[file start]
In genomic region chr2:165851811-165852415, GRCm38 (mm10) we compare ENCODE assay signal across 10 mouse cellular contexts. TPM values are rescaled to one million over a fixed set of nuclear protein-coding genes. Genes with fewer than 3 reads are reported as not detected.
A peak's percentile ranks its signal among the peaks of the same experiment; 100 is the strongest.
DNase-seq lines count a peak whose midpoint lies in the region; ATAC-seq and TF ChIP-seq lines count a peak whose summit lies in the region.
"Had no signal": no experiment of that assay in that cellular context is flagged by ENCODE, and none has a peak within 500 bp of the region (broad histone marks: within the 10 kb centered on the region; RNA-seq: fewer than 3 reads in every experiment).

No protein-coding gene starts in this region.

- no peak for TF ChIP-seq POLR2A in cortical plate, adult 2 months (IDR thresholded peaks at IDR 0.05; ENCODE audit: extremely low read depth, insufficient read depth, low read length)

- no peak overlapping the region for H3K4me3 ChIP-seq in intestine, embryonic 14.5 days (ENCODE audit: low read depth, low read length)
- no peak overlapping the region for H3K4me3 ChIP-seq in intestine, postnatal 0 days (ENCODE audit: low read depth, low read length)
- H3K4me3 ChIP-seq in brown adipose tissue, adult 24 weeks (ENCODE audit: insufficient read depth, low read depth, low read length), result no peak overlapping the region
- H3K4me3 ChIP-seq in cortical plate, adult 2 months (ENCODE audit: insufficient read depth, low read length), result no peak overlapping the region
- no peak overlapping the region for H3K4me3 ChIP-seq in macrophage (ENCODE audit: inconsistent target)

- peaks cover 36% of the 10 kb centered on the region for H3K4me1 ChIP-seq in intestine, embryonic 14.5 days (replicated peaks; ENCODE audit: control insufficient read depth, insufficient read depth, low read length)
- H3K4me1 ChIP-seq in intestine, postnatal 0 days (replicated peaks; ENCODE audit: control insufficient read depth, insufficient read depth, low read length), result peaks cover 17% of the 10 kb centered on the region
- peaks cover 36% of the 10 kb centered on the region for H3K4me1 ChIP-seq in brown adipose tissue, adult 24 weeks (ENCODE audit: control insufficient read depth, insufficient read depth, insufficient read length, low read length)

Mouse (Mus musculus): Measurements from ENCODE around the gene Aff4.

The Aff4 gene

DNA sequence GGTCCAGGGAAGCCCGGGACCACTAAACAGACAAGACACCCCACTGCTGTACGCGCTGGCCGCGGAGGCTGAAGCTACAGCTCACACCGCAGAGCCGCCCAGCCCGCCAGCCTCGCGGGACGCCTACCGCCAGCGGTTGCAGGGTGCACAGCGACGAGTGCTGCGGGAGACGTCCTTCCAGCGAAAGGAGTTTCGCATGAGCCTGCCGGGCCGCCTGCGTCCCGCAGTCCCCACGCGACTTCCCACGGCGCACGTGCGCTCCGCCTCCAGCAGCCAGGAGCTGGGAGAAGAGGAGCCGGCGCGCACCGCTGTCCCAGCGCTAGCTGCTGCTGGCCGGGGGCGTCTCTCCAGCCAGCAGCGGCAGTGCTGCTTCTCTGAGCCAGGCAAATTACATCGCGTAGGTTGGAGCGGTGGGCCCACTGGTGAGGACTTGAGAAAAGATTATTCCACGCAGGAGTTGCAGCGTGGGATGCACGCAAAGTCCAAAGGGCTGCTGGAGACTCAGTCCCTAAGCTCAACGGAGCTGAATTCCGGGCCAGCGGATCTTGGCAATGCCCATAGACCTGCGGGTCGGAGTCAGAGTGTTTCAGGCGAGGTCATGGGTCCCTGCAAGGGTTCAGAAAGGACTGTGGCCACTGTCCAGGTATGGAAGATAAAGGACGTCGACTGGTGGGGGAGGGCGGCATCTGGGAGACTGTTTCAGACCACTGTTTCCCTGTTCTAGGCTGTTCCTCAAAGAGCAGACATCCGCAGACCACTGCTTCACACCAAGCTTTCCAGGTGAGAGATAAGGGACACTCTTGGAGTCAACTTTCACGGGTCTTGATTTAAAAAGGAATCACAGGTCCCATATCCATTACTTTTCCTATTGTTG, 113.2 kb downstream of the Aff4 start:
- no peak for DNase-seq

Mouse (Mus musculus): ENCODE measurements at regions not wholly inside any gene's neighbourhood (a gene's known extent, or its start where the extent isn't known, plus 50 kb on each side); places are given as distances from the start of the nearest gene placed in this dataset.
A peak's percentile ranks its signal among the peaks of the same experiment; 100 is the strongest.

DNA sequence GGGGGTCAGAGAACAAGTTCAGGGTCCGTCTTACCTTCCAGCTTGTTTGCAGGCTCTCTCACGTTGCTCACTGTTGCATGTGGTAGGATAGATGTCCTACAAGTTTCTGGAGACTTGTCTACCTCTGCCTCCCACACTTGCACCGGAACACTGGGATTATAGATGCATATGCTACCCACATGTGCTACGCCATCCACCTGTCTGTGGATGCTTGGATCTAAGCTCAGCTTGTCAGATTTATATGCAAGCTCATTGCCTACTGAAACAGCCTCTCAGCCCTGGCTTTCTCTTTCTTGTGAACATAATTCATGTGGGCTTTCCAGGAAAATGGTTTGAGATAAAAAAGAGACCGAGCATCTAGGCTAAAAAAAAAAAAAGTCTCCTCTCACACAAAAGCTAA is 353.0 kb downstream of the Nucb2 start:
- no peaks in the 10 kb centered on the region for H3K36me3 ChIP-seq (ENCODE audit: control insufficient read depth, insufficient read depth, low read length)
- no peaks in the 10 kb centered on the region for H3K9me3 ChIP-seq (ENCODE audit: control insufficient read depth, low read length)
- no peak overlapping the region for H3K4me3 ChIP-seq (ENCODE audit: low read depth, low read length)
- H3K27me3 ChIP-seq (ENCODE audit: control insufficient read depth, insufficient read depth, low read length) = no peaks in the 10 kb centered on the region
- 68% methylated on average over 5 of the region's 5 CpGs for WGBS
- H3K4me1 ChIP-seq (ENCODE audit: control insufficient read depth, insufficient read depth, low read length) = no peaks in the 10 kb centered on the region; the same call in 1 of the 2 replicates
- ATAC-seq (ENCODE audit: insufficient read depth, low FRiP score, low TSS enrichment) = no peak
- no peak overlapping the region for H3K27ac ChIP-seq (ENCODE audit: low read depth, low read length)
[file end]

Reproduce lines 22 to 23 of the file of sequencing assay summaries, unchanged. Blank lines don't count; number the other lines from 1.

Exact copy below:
- no peaks in the 10 kb centered on the region for H3K36me3 ChIP-seq (ENCODE audit: control insufficient read depth, insufficient read depth, low read length)
- no peaks in the 10 kb centered on the region for H3K9me3 ChIP-seq (ENCODE audit: control insufficient read depth, low read length)